A STUDY ON FUZZY LOCALLY δ- CLOSED SETS

... theory [11] and control [12]. The first step of locally closedness was done by Bourbaki [4]. Ganster and Reily used locally closed sets in [7] to define LC-continuity and LC-irresoluteness. The notions of fuzzy -closure derived from regular closed sets and fuzzy -closure of fuzzy sets in a fuzzy top ...

... theory [11] and control [12]. The first step of locally closedness was done by Bourbaki [4]. Ganster and Reily used locally closed sets in [7] to define LC-continuity and LC-irresoluteness. The notions of fuzzy -closure derived from regular closed sets and fuzzy -closure of fuzzy sets in a fuzzy top ...

FUZZY PSEUDOTOPOLOGICAL HYPERGROUPOIDS 1

... As the hyperoperation ”·” is a mapping from H × H to P ∗ (H) giving topologies on H and P ∗ (H) we can speak about the continuity of ”·”. Unfortunately, if a topology is given on H, there is no standard straightforward way of generating a topology on P ∗ (H). This leads to the following definition. ...

... As the hyperoperation ”·” is a mapping from H × H to P ∗ (H) giving topologies on H and P ∗ (H) we can speak about the continuity of ”·”. Unfortunately, if a topology is given on H, there is no standard straightforward way of generating a topology on P ∗ (H). This leads to the following definition. ...

$\ alpha $-compact fuzzy topological spaces

... T h e o r e m 3.6. Let a fuzzy topological space (X,T) be a-compact. Then every family ofT(-closed fuzzy subsets ofX with finite intersection property has non-empty intersection. P r o o f . Let X be a-compact. Let U = {B0i : ft e / } be any family of T r closed fuzzy subsets of X with finite inters ...

... T h e o r e m 3.6. Let a fuzzy topological space (X,T) be a-compact. Then every family ofT(-closed fuzzy subsets ofX with finite intersection property has non-empty intersection. P r o o f . Let X be a-compact. Let U = {B0i : ft e / } be any family of T r closed fuzzy subsets of X with finite inters ...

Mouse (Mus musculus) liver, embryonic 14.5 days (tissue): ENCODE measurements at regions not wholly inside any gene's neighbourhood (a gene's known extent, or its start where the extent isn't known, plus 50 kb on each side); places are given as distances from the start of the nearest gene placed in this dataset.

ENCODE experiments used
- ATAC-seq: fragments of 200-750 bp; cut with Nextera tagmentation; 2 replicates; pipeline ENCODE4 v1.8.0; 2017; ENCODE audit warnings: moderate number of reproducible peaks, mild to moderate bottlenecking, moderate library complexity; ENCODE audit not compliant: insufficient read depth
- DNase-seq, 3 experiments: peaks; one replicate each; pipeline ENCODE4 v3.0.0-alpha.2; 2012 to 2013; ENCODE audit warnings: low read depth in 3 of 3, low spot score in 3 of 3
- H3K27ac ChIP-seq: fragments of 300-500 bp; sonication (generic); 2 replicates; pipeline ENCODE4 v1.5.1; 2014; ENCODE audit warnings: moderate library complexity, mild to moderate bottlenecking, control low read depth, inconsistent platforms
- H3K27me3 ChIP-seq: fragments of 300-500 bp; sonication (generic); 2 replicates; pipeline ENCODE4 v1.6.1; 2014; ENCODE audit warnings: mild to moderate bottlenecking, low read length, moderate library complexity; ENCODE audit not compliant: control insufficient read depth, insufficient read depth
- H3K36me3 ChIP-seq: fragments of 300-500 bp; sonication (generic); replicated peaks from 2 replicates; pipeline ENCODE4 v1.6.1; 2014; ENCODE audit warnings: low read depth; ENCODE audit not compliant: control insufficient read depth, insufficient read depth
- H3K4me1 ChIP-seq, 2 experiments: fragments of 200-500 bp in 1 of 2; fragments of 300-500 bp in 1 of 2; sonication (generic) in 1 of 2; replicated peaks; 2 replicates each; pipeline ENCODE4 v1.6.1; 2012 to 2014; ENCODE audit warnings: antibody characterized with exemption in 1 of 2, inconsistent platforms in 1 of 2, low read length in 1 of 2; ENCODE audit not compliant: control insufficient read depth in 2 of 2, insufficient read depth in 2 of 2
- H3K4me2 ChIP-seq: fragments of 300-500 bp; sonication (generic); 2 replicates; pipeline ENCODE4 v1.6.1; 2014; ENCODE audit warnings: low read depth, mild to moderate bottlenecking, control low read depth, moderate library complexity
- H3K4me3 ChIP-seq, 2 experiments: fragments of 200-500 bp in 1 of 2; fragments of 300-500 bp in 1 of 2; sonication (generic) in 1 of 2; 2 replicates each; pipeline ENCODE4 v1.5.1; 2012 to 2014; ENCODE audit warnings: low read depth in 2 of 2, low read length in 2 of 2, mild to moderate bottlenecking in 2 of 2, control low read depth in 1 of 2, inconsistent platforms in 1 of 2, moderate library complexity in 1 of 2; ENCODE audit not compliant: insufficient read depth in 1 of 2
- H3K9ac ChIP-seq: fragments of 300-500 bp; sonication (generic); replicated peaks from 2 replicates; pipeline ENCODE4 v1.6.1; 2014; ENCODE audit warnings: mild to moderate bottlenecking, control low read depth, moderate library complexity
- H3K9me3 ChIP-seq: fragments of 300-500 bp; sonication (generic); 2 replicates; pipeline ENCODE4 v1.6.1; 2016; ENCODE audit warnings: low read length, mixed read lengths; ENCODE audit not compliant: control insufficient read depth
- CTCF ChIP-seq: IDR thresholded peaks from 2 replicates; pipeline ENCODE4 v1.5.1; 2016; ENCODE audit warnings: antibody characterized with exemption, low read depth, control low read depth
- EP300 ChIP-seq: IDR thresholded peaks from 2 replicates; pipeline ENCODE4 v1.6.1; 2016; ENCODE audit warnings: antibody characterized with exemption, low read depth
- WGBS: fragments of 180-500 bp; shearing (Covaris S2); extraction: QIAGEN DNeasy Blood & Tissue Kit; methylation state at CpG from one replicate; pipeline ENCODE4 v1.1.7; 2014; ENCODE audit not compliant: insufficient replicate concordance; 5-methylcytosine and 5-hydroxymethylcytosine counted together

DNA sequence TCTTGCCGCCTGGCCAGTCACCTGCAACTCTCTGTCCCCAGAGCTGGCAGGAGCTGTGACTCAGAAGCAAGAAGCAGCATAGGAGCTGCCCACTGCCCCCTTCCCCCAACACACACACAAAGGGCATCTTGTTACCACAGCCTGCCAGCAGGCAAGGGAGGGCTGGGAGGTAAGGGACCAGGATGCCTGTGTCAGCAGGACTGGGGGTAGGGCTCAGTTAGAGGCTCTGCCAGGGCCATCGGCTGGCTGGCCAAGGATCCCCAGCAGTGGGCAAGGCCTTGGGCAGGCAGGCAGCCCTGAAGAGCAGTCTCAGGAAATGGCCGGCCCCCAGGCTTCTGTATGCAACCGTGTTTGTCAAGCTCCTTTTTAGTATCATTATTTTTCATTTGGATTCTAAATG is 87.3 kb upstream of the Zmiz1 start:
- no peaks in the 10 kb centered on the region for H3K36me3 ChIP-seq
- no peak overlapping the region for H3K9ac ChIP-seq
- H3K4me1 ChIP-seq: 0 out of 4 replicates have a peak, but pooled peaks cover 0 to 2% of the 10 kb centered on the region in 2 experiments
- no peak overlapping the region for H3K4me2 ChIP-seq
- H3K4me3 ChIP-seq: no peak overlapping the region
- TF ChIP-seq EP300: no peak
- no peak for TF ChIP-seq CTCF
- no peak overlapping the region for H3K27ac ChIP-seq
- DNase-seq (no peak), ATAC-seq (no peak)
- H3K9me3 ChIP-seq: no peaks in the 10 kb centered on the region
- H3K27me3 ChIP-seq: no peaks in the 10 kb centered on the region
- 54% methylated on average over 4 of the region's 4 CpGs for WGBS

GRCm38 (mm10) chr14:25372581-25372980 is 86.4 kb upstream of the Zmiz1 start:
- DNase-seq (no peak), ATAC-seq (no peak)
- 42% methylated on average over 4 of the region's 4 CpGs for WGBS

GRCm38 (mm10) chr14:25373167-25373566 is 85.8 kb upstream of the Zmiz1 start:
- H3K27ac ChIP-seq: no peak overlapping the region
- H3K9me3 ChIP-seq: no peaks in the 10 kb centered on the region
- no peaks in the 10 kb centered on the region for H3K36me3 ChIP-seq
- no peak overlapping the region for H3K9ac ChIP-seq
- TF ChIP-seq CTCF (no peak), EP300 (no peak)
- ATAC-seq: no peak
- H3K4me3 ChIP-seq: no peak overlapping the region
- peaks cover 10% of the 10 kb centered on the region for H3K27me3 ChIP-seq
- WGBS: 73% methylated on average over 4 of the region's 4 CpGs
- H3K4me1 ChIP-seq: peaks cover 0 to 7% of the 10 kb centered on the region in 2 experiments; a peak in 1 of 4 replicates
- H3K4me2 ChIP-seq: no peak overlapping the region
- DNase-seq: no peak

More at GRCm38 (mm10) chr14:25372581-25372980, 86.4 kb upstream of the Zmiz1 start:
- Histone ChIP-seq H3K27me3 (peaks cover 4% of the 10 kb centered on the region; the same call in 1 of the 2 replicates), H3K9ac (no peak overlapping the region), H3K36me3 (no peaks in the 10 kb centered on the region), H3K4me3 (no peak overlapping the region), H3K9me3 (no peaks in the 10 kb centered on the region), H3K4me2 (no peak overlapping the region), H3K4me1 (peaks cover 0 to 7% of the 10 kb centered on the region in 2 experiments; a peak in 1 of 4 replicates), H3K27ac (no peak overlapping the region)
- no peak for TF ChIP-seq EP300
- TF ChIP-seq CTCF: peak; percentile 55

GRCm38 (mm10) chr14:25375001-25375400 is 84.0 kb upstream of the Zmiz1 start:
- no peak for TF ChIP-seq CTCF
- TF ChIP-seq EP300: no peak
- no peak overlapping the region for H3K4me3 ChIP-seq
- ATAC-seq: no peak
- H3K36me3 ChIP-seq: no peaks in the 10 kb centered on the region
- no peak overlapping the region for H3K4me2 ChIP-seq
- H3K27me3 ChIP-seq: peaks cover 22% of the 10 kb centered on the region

In mathematics, a manifold is a topological space that resembles Euclidean space near each point. More precisely, each point of an n-dimensional manifold has a neighbourhood that is homeomorphic to the Euclidean space of dimension n. Lines and circles, but not figure eights, are one-dimensional manifolds. Two-dimensional manifolds are also called surfaces. Examples include the plane, the sphere, and the torus, which can all be embedded in three dimensional real space, but also the Klein bottle and real projective plane which cannot.Although a manifold resembles Euclidean space near each point, globally it may not. For example, the surface of the sphere is not a Euclidean space, but in a region it can be charted by means of map projections of the region into the Euclidean plane (in the context of manifolds they are called charts). When a region appears in two neighbouring charts, the two representations do not coincide exactly and a transformation is needed to pass from one to the other, called a transition map.The concept of a manifold is central to many parts of geometry and modern mathematical physics because it allows more complicated structures to be described and understood in terms of the relatively well-understood properties of Euclidean space. Manifolds naturally arise as solution sets of systems of equations and as graphs of functions. Manifolds may have additional features. One important class of manifolds is the class of differentiable manifolds.This differentiable structure allows calculus to be done on manifolds. A Riemannian metric on a manifold allows distances and angles to be measured. Symplectic manifolds serve as the phase spaces in the Hamiltonian formalism of classical mechanics, while four-dimensional Lorentzian manifolds model spacetime in general relativity.